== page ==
6184-7_tn07 - cha06369_tn07.qxd 2/12/03 7:01 PM Page 299...

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T ECHNICAL N OTE S EVEN technical note Assignable variation defined 300 Common variation defined Variation around Us 301 Upper and lower specification or tolerance limits defined Process Capability 302 Capability index ( C pk ) Capability index (C pk ) defined Process Control Procedures 305 Process control with attribute Statistical process control (SPC) defined measurements: using p charts Attributes defined Process control with variable measurements: Variables defined using X and R charts How to construct X and R charts Acceptance Sampling 311 Design of a single sampling plan for attributes Operating characteristic curves Conclusion 314 technical note seven PROCESS CAPABILITY AND STATISTICAL QUALITY CONTROL cha06369_tn07.qxd 2/12/03 7:01 PM Page 299
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This technical note on statistical quality control (SQC) covers the quantitative aspects of quality management. In general, SQC is a number of different techniques designed to evaluate quality from a conformance view. That is, how well are we doing at meeting the speciFcations that have been set during the design of the parts or services that we are pro- viding? Managing quality performance using SQC techniques usually involves periodic sampling of a process and analysis of these data using statistically derived performance criteria. As you will see, SQC can be applied to both manufacturing and service processes. Here are some examples of the types of situations where SQC can be applied: How many paint defects are there in the Fnish of a car? Have we improved our paint- ing process by installating a new sprayer? How long does it take to execute market orders in our Web-based trading system? Has the installation of a new server improved the service? Does the performance of the system vary over the trading day? How well are we able to maintain the dimensional tolerance on our three-inch ball bearing assembly? Given the variability of our process for making this ball bearing, how many defects would we expect to produce per million bearings that we make? How long does it take for customers to be served from our drive-through window during the busy lunch period? Processes that provide goods and services usually exhibit some variation in their output. This variation can be caused by many factors, some of which we can control and others that are inherent in the process. Variation that is caused by factors that can be clearly identiFed and possibly even managed is called assignable variation. ±or example, variation caused by workers not being equally trained or by improper machine adjustment is assignable varia- tion. Variation that is inherent in the process itself is called common variation. Common variation is often referred to as random variation and may be the result of the type of equip- ment used to complete a process, for example.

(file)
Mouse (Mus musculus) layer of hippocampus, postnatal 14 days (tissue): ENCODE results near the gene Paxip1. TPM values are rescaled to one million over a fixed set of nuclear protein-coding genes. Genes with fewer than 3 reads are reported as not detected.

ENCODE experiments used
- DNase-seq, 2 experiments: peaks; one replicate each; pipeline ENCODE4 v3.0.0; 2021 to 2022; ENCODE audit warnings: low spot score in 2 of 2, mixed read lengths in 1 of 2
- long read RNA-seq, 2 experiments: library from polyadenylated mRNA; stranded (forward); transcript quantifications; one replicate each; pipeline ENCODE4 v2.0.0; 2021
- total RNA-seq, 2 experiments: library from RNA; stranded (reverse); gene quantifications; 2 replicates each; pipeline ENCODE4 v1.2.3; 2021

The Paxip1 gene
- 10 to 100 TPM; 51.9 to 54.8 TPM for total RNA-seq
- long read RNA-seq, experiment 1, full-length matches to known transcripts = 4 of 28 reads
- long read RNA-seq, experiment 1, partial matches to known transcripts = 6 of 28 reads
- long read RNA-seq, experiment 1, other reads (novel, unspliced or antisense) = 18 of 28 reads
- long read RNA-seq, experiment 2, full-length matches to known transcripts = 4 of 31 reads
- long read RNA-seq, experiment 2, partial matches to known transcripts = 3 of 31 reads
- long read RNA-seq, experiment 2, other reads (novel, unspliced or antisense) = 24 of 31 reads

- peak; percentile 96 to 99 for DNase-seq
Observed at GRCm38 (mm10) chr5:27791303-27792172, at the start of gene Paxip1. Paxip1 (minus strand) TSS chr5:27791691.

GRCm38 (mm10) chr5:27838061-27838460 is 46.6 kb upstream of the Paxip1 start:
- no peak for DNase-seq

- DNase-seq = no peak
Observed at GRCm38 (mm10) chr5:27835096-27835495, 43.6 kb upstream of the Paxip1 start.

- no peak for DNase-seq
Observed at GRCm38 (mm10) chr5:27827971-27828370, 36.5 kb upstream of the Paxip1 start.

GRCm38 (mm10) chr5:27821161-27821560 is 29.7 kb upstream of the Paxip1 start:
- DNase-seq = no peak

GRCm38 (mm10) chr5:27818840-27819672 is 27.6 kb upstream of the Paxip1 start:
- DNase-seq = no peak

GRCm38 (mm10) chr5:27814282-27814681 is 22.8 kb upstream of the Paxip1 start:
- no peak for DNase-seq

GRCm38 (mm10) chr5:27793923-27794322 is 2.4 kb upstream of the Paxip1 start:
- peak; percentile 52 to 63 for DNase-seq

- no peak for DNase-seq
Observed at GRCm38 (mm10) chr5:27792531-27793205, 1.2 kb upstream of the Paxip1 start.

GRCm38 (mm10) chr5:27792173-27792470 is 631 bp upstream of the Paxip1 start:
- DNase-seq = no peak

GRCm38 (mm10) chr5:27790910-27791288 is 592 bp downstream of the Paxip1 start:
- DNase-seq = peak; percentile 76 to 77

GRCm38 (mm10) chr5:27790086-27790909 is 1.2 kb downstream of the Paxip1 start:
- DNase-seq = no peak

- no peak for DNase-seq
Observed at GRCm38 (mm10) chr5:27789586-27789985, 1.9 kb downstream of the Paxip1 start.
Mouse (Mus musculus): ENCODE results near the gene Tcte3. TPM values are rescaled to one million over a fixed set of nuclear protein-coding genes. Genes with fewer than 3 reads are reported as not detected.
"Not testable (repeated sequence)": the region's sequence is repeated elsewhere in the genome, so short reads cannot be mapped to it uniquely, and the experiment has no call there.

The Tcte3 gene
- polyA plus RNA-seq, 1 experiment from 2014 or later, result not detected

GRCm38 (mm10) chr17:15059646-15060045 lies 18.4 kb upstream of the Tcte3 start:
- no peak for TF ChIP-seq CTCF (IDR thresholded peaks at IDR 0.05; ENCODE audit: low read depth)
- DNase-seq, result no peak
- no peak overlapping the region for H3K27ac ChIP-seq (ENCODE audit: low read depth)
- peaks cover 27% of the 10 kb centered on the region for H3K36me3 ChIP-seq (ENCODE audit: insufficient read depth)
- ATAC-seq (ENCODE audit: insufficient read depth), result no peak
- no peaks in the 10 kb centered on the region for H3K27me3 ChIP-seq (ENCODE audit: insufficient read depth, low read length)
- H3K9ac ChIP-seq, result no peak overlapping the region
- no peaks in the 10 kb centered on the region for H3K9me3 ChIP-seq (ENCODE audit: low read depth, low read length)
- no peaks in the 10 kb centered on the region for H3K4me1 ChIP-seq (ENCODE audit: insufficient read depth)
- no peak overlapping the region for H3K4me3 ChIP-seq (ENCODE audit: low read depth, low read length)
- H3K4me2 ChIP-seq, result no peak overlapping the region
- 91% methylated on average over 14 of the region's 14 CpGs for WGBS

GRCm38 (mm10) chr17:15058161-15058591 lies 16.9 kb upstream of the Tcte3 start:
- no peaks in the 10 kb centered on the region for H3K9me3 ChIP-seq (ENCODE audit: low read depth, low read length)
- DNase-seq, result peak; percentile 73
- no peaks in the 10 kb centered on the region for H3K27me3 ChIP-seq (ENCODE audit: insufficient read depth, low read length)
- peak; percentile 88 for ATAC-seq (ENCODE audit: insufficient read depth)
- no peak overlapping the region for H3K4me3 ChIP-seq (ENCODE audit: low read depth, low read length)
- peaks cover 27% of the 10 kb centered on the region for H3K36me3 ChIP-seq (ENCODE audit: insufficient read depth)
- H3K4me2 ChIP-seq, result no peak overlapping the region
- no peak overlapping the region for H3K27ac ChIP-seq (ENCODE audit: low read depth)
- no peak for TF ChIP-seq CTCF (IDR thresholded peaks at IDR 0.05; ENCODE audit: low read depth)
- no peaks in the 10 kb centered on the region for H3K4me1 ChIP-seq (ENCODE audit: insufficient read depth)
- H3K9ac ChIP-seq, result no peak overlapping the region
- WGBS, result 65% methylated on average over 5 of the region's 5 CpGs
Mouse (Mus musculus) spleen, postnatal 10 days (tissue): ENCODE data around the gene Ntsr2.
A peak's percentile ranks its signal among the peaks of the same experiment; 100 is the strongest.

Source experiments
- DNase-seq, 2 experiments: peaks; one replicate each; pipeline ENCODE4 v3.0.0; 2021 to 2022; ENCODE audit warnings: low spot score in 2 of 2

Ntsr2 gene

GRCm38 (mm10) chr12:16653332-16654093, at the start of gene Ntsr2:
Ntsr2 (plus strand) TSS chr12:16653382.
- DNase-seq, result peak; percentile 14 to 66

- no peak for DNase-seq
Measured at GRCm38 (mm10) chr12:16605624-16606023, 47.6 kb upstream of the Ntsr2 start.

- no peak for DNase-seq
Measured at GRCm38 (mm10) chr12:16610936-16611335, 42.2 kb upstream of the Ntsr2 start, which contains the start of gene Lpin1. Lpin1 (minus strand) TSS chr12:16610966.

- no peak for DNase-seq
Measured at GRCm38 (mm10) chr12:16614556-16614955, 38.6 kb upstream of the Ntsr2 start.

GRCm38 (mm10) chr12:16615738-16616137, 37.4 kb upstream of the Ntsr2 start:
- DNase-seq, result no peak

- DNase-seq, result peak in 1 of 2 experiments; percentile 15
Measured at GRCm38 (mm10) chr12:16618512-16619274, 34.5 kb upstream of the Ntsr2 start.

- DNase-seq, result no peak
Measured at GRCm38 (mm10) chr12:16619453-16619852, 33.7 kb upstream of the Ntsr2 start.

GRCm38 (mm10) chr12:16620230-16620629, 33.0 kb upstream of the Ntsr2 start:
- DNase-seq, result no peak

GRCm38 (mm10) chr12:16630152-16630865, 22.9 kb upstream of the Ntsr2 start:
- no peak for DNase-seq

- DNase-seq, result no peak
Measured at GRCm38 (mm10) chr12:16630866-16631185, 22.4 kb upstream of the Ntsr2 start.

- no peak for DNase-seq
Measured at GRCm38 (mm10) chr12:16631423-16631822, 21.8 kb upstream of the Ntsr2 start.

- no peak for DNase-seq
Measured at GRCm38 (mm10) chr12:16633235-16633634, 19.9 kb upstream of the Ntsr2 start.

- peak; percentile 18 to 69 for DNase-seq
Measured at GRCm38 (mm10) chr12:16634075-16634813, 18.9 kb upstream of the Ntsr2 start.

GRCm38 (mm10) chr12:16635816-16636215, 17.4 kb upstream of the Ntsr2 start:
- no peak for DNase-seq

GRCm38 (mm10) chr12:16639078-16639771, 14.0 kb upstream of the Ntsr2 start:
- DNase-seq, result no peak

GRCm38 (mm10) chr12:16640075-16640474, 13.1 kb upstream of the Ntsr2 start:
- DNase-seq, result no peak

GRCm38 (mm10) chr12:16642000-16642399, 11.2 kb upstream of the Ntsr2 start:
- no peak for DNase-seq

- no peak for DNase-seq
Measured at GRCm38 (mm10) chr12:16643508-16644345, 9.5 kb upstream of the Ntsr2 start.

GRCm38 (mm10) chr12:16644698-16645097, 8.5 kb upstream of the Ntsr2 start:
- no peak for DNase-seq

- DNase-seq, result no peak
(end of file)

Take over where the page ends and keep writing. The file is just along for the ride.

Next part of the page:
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This note was uploaded on 02/02/2012 for the course ADMON mpm taught by Professor 101 during the Spring '11 term at Colorado Technical University.

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6184-7_tn07 - cha06369_tn07.qxd 2/12/03 7:01 PM Page 299...

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